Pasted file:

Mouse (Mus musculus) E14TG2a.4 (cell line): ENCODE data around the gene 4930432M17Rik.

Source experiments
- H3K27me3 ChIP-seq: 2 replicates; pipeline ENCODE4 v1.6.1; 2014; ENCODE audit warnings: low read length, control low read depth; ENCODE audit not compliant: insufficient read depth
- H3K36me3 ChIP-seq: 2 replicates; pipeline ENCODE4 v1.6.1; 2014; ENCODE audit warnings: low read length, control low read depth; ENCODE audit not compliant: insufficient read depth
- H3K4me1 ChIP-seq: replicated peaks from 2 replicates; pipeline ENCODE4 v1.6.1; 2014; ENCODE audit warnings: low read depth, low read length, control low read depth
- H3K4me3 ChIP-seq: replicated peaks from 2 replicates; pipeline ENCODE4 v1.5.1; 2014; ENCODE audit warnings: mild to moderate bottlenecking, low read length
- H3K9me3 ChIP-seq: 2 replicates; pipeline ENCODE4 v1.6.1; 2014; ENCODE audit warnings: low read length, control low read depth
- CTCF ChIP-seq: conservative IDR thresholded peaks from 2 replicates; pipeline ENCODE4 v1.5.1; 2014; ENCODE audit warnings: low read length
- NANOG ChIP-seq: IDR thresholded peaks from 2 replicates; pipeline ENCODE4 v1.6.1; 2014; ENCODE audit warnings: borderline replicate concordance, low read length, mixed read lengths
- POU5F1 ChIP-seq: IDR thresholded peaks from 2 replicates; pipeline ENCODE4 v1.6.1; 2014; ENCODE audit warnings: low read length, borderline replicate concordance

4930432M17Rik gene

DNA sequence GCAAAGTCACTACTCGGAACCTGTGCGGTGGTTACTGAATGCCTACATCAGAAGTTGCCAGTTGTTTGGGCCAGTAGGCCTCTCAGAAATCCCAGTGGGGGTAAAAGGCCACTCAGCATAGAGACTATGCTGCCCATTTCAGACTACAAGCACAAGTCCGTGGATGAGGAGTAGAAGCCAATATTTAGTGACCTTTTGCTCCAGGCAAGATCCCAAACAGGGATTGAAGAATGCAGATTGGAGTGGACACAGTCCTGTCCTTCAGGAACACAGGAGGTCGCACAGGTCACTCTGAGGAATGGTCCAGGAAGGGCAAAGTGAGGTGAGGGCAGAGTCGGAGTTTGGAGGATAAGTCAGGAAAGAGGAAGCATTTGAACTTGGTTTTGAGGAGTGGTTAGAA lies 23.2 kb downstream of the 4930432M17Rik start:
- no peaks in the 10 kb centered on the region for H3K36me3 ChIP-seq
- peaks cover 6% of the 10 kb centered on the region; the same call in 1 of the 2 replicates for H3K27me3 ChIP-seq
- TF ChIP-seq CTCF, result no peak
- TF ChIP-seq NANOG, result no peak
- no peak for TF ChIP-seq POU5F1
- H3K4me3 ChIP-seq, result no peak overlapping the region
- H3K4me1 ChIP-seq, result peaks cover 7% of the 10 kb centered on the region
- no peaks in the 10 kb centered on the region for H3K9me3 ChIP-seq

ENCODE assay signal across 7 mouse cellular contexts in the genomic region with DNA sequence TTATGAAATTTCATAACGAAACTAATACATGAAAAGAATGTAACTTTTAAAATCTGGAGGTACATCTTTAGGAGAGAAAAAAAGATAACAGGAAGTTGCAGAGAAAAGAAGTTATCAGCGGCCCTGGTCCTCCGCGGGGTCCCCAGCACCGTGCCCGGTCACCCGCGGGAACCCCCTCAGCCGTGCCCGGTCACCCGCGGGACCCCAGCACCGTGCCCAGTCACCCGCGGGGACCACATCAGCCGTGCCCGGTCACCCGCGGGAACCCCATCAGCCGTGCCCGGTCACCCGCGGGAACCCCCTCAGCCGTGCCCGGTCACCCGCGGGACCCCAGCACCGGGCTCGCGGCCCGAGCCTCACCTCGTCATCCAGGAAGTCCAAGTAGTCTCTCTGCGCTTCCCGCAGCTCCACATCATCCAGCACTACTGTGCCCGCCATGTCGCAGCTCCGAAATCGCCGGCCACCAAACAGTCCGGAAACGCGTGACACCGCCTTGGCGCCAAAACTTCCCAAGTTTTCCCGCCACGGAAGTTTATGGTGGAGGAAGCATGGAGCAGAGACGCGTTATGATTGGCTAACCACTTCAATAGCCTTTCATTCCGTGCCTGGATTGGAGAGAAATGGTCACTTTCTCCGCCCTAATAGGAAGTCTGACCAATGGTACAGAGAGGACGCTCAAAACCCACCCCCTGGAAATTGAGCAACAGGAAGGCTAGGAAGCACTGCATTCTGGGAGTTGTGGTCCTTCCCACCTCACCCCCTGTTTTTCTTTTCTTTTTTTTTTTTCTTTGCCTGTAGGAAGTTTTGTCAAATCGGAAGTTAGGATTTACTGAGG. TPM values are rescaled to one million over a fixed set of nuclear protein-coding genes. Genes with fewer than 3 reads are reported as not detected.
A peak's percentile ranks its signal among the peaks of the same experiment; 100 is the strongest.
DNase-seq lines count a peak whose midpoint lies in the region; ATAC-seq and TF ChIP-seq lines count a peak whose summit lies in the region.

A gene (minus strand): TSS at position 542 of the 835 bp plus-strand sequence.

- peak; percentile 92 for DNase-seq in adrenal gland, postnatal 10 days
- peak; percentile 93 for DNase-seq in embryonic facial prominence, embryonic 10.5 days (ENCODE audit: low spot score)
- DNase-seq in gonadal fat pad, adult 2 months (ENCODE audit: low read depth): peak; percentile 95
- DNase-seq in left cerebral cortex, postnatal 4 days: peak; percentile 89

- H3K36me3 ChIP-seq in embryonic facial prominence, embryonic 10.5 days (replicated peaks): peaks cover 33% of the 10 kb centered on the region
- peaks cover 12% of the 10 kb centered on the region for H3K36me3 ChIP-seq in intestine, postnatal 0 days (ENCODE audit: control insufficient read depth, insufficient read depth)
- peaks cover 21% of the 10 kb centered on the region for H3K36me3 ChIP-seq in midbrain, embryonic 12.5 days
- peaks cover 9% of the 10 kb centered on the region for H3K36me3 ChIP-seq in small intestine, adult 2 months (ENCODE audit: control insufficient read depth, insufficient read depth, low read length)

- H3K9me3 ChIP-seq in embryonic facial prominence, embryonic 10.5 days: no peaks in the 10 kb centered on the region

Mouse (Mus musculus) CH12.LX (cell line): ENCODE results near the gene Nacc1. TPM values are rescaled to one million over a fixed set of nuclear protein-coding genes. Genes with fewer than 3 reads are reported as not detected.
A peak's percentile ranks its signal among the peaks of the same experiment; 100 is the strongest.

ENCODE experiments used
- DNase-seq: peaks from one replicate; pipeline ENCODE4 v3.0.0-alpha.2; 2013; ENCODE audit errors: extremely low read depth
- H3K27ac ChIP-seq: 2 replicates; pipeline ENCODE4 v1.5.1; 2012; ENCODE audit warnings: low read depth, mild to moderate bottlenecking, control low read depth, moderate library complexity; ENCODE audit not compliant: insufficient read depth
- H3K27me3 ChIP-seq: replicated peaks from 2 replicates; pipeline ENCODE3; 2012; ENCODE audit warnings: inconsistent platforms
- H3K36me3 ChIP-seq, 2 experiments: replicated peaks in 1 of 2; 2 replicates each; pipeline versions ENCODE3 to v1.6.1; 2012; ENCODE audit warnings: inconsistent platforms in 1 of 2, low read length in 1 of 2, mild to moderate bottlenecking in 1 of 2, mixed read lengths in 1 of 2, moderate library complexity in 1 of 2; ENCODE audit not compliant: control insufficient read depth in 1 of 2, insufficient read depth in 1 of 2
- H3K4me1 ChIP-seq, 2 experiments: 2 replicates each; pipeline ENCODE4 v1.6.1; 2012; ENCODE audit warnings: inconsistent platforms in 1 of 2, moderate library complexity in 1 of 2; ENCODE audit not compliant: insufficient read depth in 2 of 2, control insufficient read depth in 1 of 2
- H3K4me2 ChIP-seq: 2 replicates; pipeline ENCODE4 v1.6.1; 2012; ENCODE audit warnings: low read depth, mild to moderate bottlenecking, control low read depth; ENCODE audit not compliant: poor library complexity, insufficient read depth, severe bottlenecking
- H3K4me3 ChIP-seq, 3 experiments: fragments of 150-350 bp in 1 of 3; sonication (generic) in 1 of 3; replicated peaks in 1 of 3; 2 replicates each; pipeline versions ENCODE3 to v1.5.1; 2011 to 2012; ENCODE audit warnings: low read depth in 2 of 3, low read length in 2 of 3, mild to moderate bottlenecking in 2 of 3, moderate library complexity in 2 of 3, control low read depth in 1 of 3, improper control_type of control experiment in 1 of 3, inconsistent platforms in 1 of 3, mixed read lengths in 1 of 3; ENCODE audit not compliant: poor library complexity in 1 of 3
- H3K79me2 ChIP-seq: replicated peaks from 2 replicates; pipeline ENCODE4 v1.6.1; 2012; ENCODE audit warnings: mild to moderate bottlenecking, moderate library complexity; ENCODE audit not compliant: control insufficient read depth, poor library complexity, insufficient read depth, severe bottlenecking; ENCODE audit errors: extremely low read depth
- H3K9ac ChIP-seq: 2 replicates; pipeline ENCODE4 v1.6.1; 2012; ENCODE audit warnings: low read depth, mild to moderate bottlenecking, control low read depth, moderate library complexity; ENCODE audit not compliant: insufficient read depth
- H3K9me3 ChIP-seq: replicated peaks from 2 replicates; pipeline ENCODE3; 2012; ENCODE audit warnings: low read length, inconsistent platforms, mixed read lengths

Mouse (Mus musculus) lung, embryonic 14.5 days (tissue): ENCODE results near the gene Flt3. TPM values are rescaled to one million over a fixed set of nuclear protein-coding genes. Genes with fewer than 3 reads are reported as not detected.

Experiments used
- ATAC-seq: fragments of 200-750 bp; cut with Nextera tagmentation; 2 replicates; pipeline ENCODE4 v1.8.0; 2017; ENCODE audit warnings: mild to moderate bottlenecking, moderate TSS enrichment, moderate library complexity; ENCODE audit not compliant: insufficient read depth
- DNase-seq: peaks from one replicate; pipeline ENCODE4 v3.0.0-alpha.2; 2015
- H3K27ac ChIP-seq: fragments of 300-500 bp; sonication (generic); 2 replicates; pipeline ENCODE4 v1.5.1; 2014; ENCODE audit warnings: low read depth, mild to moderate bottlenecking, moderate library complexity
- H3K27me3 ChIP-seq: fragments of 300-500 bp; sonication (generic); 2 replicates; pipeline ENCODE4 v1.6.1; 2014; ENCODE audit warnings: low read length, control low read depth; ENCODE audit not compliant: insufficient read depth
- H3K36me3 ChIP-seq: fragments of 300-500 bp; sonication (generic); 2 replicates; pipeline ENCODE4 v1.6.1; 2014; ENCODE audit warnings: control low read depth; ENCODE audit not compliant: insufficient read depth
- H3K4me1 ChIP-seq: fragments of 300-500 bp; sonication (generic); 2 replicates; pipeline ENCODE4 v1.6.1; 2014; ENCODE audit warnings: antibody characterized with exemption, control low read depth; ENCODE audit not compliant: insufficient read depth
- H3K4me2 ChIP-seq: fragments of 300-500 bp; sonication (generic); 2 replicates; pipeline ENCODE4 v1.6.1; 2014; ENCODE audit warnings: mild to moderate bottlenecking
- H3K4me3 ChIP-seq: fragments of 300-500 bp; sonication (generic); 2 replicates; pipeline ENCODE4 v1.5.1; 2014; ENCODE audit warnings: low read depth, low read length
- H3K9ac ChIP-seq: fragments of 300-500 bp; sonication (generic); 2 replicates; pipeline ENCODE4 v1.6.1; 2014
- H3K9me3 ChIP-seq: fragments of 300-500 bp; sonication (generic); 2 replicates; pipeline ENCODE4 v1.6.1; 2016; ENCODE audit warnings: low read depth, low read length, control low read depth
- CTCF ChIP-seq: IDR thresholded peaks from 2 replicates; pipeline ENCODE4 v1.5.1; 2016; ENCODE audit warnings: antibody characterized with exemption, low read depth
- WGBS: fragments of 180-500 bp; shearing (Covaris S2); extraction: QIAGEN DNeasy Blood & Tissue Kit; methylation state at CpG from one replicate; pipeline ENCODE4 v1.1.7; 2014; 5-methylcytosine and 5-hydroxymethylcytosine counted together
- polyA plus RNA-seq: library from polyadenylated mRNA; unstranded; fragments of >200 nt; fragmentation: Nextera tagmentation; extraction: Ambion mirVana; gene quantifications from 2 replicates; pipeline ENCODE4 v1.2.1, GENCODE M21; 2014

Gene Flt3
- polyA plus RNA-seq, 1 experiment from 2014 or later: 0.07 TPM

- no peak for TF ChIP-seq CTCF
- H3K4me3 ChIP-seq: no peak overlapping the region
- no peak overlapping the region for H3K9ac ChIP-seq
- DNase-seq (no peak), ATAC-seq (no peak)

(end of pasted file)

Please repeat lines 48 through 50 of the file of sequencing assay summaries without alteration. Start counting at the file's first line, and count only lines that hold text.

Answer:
Experiments used
- ATAC-seq: fragments of 200-750 bp; cut with Nextera tagmentation; 2 replicates; pipeline ENCODE4 v1.8.0; 2017; ENCODE audit warnings: mild to moderate bottlenecking, moderate TSS enrichment, moderate library complexity; ENCODE audit not compliant: insufficient read depth
- DNase-seq: peaks from one replicate; pipeline ENCODE4 v3.0.0-alpha.2; 2015